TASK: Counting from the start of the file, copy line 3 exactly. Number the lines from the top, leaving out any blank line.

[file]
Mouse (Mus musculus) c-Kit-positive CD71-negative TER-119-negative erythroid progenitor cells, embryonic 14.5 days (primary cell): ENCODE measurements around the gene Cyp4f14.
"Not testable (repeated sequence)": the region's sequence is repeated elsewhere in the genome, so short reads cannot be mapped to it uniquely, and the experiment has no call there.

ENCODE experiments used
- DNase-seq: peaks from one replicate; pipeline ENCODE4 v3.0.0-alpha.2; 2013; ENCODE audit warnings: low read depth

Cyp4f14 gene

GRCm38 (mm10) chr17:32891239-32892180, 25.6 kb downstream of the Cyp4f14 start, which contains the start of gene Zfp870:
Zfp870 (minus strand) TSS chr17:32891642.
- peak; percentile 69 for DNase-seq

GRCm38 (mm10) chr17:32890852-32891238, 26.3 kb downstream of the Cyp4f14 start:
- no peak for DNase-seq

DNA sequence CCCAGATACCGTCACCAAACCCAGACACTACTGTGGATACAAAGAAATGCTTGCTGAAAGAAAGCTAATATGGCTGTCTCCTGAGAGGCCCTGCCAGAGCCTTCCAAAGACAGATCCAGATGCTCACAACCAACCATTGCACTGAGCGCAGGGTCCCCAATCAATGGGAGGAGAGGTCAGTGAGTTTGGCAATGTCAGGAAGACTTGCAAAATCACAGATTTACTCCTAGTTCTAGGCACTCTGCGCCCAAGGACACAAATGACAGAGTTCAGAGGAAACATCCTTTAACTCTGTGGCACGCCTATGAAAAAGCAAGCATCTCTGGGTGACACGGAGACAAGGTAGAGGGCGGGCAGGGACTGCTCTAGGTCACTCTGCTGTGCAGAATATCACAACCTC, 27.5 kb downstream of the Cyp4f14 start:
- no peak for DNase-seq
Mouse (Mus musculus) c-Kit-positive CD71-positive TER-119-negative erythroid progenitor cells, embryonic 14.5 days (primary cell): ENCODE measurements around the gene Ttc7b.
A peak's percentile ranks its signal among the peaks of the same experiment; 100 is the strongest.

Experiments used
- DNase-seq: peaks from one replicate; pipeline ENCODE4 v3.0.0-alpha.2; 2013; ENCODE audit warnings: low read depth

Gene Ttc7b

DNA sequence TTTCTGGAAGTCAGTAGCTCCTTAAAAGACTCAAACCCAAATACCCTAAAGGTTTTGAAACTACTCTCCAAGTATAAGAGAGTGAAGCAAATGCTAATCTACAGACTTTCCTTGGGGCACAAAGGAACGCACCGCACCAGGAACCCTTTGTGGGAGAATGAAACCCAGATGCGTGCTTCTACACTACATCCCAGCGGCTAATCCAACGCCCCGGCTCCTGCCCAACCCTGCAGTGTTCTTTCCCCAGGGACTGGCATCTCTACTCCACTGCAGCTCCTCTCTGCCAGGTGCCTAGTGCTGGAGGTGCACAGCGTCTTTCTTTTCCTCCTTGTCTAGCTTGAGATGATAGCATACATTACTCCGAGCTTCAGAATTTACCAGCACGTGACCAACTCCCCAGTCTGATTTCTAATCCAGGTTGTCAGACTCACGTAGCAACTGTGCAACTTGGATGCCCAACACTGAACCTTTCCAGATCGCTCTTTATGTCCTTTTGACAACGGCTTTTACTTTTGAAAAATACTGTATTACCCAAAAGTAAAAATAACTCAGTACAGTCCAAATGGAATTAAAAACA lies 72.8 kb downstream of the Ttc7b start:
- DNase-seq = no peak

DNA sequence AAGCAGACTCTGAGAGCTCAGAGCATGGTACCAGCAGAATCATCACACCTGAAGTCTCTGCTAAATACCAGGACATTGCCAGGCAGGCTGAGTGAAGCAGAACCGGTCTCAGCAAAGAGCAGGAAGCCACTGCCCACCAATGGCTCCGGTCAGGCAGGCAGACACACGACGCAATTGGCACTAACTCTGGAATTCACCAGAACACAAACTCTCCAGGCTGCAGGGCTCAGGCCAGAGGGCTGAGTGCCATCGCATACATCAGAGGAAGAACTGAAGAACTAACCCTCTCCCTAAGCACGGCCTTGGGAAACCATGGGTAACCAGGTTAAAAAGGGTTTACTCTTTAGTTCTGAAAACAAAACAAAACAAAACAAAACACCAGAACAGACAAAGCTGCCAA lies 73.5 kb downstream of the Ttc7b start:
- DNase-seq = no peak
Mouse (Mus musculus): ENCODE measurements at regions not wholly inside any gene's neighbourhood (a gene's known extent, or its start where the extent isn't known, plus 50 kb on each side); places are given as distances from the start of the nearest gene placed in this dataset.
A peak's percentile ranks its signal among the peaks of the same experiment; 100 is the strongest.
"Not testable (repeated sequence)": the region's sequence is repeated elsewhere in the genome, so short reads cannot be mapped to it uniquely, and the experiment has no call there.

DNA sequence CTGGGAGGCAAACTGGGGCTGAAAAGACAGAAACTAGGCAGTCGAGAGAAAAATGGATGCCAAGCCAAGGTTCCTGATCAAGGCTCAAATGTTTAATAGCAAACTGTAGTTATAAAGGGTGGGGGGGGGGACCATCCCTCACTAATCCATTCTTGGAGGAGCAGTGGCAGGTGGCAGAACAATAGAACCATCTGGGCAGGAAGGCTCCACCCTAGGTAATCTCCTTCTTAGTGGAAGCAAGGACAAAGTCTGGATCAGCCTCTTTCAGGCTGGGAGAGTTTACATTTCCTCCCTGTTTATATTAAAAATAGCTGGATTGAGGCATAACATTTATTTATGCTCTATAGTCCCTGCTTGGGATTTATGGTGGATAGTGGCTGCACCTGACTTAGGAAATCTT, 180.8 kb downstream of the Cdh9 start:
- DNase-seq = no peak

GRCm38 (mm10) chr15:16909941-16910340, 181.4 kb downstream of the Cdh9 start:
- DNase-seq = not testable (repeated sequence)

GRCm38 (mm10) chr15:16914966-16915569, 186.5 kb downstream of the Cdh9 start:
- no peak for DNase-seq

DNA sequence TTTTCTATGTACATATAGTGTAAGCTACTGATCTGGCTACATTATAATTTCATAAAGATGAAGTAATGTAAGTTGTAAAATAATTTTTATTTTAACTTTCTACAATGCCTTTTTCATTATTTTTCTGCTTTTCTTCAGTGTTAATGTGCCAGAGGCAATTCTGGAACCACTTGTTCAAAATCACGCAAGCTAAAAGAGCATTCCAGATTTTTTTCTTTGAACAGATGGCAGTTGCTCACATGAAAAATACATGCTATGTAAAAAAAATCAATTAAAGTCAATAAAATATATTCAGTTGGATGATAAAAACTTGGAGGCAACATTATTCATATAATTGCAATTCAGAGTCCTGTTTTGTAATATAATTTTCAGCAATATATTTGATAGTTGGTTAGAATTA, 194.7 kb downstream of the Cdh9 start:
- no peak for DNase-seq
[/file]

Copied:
ENCODE experiments used